Pressure Sores

The National Pressure Ulcer Advisory Panel (NPUAP) has designated November 19, 2015 as 2015 World Wide Pressure Ulcer Prevention Day.

As seen on the page:

The objective of World Wide Pressure Ulcer Prevention Day is to increase national awareness for pressure ulcer prevention and to educate the public on this topic.

The page also has various links to materials concerning pressure sores.

For those unaware of the stages of pressure sores, pressure ulcers are classified by the NPUAP based upon the degree of soft tissue damage.  As seen on the NPUAP page that describes the various pressure ulcer stages, the least severe pressure sores are considered to be Stage 1 whereas the most severe is Stage 4.

Of particular interest to those who may not be fully aware of what pressure sores look like may be the page titled “Pressure Ulcer Fact Sheet.”  On this page one can see pictures of various pressure ulcers as classified by various stages (Stage 1; Stage 2; Stage 3; and Stage 4.)  Also seen on this page are “Best Practices” for the prevention of pressure ulcers.

As stated on the National Institutes of Health (NIH) Medline Plus page on Pressure Sores summary:

Pressure sores are areas of damaged skin caused by staying in one position for too long. They commonly form where your bones are close to your skin, such as your ankles, back, elbows, heels and hips. You are at risk if you are bedridden, use a wheelchair, or are unable to change your position. Pressure sores can cause serious infections, some of which are life-threatening. They can be a problem for people in nursing homes.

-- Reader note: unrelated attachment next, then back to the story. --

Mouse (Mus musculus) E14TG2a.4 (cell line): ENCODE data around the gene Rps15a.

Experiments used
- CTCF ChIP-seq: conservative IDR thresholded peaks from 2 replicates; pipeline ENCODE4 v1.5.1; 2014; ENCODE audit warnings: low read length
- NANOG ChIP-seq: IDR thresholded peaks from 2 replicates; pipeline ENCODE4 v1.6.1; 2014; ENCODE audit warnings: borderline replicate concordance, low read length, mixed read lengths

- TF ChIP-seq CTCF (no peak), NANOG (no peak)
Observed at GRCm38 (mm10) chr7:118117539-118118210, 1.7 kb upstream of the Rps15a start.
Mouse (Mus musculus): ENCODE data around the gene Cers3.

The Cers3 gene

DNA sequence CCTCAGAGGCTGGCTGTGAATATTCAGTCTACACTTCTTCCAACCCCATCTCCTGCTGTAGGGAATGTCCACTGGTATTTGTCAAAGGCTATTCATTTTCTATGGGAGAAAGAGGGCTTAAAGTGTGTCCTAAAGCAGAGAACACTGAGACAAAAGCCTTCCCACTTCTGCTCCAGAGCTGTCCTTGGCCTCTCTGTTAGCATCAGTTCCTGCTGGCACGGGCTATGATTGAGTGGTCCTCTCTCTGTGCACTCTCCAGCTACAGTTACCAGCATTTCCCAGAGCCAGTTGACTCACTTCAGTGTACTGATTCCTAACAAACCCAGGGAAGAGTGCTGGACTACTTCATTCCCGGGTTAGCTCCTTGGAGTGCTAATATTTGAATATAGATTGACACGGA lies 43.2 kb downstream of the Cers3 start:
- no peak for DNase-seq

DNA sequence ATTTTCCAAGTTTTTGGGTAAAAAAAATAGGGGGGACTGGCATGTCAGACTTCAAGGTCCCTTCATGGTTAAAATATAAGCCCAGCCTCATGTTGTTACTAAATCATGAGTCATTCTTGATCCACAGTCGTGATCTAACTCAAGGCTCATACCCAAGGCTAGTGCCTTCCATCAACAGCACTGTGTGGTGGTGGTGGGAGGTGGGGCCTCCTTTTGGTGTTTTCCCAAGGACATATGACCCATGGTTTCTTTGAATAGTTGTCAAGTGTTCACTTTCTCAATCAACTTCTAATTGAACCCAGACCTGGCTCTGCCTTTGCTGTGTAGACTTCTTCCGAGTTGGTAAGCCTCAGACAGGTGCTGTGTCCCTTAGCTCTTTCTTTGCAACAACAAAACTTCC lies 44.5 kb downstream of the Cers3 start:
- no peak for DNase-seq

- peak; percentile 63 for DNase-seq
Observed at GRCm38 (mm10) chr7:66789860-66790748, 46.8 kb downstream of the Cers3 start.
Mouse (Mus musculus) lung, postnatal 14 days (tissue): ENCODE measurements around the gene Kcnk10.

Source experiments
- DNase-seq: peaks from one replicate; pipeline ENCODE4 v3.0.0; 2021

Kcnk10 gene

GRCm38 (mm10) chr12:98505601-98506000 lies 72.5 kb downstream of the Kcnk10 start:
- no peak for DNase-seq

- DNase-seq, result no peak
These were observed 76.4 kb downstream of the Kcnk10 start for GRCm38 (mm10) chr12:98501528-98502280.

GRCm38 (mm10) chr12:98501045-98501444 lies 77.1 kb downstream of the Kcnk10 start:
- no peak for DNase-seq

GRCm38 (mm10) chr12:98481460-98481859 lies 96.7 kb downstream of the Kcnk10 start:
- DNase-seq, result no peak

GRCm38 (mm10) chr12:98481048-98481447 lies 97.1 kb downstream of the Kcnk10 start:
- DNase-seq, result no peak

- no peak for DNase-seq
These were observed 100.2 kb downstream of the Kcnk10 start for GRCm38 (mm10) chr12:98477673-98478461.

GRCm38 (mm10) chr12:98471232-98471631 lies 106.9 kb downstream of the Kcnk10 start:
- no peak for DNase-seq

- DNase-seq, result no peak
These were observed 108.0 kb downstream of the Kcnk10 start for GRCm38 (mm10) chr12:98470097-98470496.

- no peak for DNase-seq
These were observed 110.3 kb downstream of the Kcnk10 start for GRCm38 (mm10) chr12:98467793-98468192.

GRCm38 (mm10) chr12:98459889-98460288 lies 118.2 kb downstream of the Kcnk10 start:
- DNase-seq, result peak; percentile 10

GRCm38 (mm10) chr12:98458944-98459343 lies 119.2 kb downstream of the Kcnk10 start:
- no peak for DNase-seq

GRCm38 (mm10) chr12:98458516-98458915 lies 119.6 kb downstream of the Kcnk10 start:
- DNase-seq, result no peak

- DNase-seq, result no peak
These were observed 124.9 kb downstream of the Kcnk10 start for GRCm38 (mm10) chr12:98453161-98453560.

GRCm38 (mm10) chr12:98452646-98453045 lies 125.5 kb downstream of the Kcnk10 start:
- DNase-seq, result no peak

You can prevent the sores by

  • Keeping skin clean and dry
  • Changing position every two hours
  • Using pillows and products that relieve pressure

Pressure sores have a variety of treatments. Advanced sores are slow to heal, so early treatment is best.

There are many potential factors – including poor and/or negligent medical care – that can lead to pressure sores (which are often referred to as bedsores or bed sores.)  As well, some people may be inherently more susceptible to developing pressure sores.

Among factors that may make one more susceptible to developing pressure sores include malnutrition, skin wetness, various diseases, a history of smoking, low body mass index, and a prior history of developing pressure ulcers.

Regardless of why the pressure sores have developed, it is absolutely imperative that they are treated immediately in a proper manner.  This is so that they don’t worsen in condition, which can lead to a range of various adverse health conditions – and possibly lead to death.  There have been many recent lawsuits – some in the Chicago area as well as elsewhere in Illinois – in which bedsores have been alleged to have caused serious injuries to nursing home residents, and in some cases – as seen in wrongful death lawsuits – the deaths of nursing home residents.

Nursing home and other care facilities are supposed to prevent pressure sores’ development.  Should pressure sores develop, nursing homes are supposed to effectively treat them.   However, for a variety of reasons, a nursing home can fall short of fulfilling its responsibilities.  Unfortunately, their patients’ health often is adversely impacted by such negligence or carelessness.

If you or someone you care for is a victim of bedsores, call the Elman Joseph Law Group at 773-392-8182 to immediately discuss the situation with a trial lawyer.  This consultation is provided free of charge and is confidential.